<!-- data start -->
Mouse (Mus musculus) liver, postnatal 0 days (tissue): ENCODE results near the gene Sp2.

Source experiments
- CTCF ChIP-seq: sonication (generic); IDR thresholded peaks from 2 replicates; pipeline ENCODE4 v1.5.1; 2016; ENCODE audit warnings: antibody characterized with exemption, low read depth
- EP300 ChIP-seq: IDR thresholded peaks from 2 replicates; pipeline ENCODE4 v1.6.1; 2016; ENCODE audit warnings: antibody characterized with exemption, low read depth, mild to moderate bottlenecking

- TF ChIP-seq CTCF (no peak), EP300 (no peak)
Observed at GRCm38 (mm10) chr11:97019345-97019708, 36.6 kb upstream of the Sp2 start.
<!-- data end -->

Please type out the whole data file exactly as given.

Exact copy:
Mouse (Mus musculus) liver, postnatal 0 days (tissue): ENCODE results near the gene Sp2.

Source experiments
- CTCF ChIP-seq: sonication (generic); IDR thresholded peaks from 2 replicates; pipeline ENCODE4 v1.5.1; 2016; ENCODE audit warnings: antibody characterized with exemption, low read depth
- EP300 ChIP-seq: IDR thresholded peaks from 2 replicates; pipeline ENCODE4 v1.6.1; 2016; ENCODE audit warnings: antibody characterized with exemption, low read depth, mild to moderate bottlenecking

- TF ChIP-seq CTCF (no peak), EP300 (no peak)
Observed at GRCm38 (mm10) chr11:97019345-97019708, 36.6 kb upstream of the Sp2 start.